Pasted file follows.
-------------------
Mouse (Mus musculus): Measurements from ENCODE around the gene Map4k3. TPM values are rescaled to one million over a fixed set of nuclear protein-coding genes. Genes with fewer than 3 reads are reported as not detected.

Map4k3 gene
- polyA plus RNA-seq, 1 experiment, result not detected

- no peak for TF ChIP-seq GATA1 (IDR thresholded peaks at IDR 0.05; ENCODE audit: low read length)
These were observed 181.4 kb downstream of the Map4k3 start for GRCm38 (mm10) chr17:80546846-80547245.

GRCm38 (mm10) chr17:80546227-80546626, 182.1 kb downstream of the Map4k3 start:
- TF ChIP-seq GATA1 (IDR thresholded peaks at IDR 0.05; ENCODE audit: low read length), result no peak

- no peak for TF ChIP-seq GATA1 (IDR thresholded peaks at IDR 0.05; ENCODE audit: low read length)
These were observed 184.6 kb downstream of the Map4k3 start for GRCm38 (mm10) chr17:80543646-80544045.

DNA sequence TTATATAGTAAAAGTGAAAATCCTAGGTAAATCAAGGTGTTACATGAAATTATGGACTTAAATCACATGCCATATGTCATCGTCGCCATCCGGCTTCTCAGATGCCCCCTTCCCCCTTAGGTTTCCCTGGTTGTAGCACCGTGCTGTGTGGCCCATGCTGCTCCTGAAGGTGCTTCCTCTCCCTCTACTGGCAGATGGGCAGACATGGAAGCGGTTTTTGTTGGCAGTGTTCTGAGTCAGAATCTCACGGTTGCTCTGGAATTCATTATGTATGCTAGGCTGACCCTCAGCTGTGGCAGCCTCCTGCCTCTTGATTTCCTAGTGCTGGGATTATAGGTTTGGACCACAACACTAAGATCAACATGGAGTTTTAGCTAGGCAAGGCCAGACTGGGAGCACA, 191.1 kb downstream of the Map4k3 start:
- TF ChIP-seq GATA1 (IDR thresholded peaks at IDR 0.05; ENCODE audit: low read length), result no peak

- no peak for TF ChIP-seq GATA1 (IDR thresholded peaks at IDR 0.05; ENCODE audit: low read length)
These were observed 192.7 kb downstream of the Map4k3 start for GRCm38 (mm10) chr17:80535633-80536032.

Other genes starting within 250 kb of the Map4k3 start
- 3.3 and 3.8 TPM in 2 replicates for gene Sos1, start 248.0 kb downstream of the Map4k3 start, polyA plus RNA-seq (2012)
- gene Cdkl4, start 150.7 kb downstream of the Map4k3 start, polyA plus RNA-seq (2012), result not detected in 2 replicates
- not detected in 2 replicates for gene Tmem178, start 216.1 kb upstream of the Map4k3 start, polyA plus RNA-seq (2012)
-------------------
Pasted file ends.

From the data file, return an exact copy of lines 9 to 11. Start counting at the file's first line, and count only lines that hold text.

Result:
These were observed 184.6 kb downstream of the Map4k3 start for GRCm38 (mm10) chr17:80543646-80544045.

DNA sequence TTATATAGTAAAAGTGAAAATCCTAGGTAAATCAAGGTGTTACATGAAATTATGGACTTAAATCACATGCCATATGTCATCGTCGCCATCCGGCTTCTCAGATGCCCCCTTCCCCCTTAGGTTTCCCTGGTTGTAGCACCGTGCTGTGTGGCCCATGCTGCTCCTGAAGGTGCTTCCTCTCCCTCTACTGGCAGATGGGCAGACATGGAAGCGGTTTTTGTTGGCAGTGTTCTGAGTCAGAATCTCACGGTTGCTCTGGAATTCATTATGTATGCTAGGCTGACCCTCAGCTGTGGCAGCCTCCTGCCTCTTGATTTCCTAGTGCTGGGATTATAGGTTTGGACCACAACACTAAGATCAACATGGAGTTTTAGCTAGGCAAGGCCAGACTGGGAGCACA, 191.1 kb downstream of the Map4k3 start:
- TF ChIP-seq GATA1 (IDR thresholded peaks at IDR 0.05; ENCODE audit: low read length), result no peak